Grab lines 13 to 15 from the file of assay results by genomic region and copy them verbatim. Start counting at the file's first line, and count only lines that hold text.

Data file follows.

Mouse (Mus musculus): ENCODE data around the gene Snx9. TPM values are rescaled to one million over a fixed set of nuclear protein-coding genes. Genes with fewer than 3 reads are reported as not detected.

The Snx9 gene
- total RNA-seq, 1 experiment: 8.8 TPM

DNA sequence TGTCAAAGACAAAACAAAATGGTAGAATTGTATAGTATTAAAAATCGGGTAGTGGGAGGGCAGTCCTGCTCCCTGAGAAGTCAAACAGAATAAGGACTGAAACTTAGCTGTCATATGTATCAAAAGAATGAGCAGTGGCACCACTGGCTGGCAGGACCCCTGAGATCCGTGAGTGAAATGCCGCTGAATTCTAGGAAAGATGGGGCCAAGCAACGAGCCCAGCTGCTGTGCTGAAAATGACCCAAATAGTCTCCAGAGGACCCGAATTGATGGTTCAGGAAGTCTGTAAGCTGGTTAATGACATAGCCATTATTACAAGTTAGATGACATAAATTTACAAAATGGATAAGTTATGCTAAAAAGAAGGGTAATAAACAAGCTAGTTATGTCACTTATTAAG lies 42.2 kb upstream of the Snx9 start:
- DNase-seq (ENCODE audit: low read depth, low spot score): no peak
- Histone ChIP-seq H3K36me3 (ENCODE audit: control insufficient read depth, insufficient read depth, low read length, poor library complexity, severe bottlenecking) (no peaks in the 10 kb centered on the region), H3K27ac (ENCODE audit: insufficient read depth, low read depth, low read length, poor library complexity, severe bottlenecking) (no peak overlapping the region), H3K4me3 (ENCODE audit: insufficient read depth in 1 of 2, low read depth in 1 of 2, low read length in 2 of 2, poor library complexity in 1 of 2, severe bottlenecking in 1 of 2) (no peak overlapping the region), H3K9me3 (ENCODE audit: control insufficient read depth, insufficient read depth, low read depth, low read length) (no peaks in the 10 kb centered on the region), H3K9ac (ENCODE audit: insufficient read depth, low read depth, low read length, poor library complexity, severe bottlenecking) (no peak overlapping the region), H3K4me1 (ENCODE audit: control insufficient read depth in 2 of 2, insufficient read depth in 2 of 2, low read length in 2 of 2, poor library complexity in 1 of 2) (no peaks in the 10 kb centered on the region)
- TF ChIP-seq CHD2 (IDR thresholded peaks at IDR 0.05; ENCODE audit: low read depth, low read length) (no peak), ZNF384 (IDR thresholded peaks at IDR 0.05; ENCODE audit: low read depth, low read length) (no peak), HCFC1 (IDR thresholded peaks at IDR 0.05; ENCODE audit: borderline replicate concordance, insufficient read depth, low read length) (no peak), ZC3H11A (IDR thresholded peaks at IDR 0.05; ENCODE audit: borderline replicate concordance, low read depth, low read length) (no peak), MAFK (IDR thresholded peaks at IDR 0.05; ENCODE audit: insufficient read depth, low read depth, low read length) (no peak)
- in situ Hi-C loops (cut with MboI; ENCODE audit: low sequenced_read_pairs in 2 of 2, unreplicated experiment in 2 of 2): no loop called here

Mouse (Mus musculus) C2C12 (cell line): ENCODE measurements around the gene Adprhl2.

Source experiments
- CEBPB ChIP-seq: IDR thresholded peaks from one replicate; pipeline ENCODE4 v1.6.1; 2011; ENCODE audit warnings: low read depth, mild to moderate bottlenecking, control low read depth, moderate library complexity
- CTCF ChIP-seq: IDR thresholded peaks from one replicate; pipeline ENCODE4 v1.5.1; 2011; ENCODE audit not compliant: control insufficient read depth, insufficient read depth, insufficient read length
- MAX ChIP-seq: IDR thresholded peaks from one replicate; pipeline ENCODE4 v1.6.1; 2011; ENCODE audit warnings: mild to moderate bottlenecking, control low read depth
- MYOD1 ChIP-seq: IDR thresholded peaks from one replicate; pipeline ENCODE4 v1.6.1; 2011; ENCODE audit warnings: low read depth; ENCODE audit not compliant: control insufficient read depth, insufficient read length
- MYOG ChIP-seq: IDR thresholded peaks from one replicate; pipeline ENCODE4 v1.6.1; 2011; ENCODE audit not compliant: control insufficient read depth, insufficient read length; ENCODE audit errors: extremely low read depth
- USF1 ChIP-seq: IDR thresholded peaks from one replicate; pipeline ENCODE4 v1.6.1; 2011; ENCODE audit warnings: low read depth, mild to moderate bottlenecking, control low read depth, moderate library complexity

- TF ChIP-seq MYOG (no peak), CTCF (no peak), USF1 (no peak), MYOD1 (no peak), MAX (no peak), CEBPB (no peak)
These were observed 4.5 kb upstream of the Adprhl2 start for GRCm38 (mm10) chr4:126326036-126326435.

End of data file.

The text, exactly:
- MAX ChIP-seq: IDR thresholded peaks from one replicate; pipeline ENCODE4 v1.6.1; 2011; ENCODE audit warnings: mild to moderate bottlenecking, control low read depth
- MYOD1 ChIP-seq: IDR thresholded peaks from one replicate; pipeline ENCODE4 v1.6.1; 2011; ENCODE audit warnings: low read depth; ENCODE audit not compliant: control insufficient read depth, insufficient read length
- MYOG ChIP-seq: IDR thresholded peaks from one replicate; pipeline ENCODE4 v1.6.1; 2011; ENCODE audit not compliant: control insufficient read depth, insufficient read length; ENCODE audit errors: extremely low read depth